USC research to diagnose ‘invisible’ illness faster 09 December 2019 | A USC researcher has been awarded a prestigious National Health and Medical Research Council grant worth more than $1.2million to help find the underlying neurobiological factors that cause chronic fatigue synd... More information...
Hollywood star praises USC koala detection dog 04 December 2019 | A USC detection dog called Bear that is working to find injured and displaced koalas after recent bushfires in Australia has gained the attention of Hollywood heavyweights Tom Hanks and Leonardo DiCaprio. More information...
Graduate wins prestigious young planner award 04 December 2019 | A USC planning graduate described as a brilliant role model to others across Australia has been named Queensland’s Young Planner of the Year. More information...
USC academic launches ‘Christmas book’ with a twist 04 December 2019 | A best-selling new novel written last Christmas on the Sunshine Coast may play on popular Christmas song lyrics – but the story is far from whimsical. More information...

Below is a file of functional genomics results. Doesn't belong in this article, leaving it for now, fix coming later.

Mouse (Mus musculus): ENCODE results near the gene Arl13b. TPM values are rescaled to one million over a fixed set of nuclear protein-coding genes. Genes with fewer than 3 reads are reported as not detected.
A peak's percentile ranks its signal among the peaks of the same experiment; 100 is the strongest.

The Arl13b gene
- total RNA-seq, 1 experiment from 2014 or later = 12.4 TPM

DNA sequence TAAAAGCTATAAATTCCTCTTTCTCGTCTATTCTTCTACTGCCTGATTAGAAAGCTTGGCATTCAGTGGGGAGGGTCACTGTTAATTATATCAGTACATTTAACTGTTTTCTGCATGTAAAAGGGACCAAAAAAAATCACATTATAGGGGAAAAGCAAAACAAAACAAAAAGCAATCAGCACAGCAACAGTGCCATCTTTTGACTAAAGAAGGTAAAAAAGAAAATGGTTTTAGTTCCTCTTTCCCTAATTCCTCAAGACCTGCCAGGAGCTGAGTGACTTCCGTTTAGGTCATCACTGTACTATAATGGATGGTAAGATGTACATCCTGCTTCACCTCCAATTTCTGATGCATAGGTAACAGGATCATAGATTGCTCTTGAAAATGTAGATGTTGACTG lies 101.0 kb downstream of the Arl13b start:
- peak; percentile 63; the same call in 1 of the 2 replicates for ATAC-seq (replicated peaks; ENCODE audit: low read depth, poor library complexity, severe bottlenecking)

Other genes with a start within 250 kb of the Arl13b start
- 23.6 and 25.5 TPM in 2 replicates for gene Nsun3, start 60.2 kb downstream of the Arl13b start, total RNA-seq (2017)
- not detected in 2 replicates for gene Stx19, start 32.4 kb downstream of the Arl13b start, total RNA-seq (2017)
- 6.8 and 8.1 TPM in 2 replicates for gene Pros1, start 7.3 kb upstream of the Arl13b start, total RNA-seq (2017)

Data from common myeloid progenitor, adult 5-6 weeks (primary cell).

Job hunt support for students with a disability 02 December 2019 | USC has signed up for a national employment support program aimed at improving job opportunities for university graduates with a disability. More information...
Students’ water use device wins three national awards 01 December 2019 | An innovative device created by four USC Engineering Honours students to give householders more control over their water use has won three national GovHack awards. More information...
Doctoral playwright shines light on stay-at-home dads 02 December 2019 | Former theatre director and drama educator Richard Finn has drawn from his latest role in life to write a play for his Doctor of Creative Arts at USC. More information...
Sustainable business focus for Orange Sky leader 29 November 2019 | An organisation that provides regular laundry and shower services for people experiencing homelessness has appointed a USC graduate to lead its operations around Australia and New Zealand.  More information...

comments powered by Disqus

All articles submitted by third parties or written by My Sunshine Coast come under our Disclaimer / Terms of Service